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Mutations in COQ4, an essential component of coenzyme Q biosynthesis, cause lethal neonatal mitochondrial encephalomyopathy
  1. Wendy K Chung1,
  2. Kimberly Martin2,
  3. Chaim Jalas3,
  4. Stephen R Braddock2,
  5. Jane Juusola4,
  6. Kristin G Monaghan4,
  7. Barbara Warner5,
  8. Samuel Franks6,
  9. Marc Yudkoff7,
  10. Lauren Lulis7,
  11. Roy H Rhodes8,
  12. Vinay Prasad9,
  13. Erin Torti2,
  14. Megan T Cho4,
  15. Marwan Shinawi10
  1. 1Departments of Pediatrics and Medicine, Columbia University Medical Center, New York, New York, USA
  2. 2Genetics Division, Department of Pediatrics, Saint Louis University School of Medicine, St. Louis, Missouri, USA
  3. 3Bonei Olam, Center for Rare Jewish Genetic Disorders, Brooklyn, New York, USA
  4. 4GeneDx, Gaithersburg, Maryland, USA
  5. 5Department of Pediatrics, Washington University School of Medicine, St. Louis, Missouri, USA
  6. 6Departments of Pathology and Immunology, Washington University School of Medicine, St. Louis, Missouri, USA
  7. 7Division of Metabolism, The Children's Hospital of Philadelphia, Philadelphia, Pennsylvania, USA
  8. 8Department of Pathology, Rutgers Robert Wood Johnson Medical School, Rutgers University, Piscataway, New Jersey, USA
  9. 9Department of Pathology, Nationwide Children's Hospital, The Ohio State University, Columbus, Ohio, USA
  10. 10Division of Genetics and Genomic Medicine, Department of Pediatrics, Washington University School of Medicine, St. Louis, Missouri, USA
  1. Correspondence to Dr Marwan Shinawi, Division of Genetics and Genomic Medicine, Department of Pediatrics, Washington University School of Medicine, One Children's Place, Northwest Tower, 9132, Campus Box 8116, St Louis, MO 63110, USA; Shinawi_M{at}


Background The identification of the molecular basis of mitochondrial disorders continues to be challenging and expensive. The increasing usage of next-generation sequencing is facilitating the discovery of the genetic aetiology of heterogeneous phenotypes associated with these conditions. Coenzyme Q10 (CoQ10) is an essential cofactor for mitochondrial respiratory chain complexes and other biochemical pathways. Mutations in genes involved in CoQ10 biosynthesis cause primary CoQ10 deficiency syndromes that can be treated with oral supplementation of ubiquinone.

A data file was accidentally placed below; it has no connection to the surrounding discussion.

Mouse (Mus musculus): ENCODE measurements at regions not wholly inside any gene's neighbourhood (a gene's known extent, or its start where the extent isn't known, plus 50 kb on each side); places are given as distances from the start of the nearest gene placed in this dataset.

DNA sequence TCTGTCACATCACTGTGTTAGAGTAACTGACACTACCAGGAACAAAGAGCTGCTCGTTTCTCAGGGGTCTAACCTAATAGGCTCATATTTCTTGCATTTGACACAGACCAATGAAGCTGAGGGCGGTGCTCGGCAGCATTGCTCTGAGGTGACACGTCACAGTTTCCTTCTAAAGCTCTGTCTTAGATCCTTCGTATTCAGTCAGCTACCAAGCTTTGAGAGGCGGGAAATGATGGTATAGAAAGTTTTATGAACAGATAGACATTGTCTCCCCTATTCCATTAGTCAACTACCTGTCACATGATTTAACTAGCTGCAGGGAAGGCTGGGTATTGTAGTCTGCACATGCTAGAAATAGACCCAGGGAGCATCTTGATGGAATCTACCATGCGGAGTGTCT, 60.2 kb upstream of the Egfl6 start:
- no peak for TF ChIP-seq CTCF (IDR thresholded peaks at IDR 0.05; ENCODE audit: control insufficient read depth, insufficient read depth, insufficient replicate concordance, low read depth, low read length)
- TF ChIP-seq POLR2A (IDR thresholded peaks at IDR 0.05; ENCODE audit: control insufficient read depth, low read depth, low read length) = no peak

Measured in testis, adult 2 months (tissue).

Methods We used whole exome sequencing to evaluate six probands from four unrelated families with clinical findings suggestive of a mitochondrial disorder. Clinical data were obtained by chart review, parental interviews, direct patient assessment and biochemical and pathological evaluation.

Results We identified five recessive missense mutations in COQ4 segregating with disease in all four families. One mutation was found in a homozygous state in two unrelated Ashkenazi Jewish probands. All patients were female, and presented on the first day of life, and died in the neonatal period or early infancy. Clinical findings included hypotonia (6/6), encephalopathy with EEG abnormalities (4/4), neonatal seizures (3/6), cerebellar atrophy (4/5), cardiomyopathy (5/6) and lactic acidosis (4/6). Autopsy findings in two patients revealed neuron loss and reactive astrocytosis or cerebellar and brainstem hypoplasia and microdysgenesis.

Conclusions Mutations in COQ4 cause an autosomal recessive lethal neonatal mitochondrial encephalomyopathy associated with a founder mutation in the Ashkenazi Jewish population. The early mortality in our cohort suggests that COQ4 is an essential component of the multisubunit complex required for CoQ10 biosynthesis.

  • Epilepsy and seizures
  • Genetics
  • Metabolic disorders
  • Molecular genetics
  • Neurology

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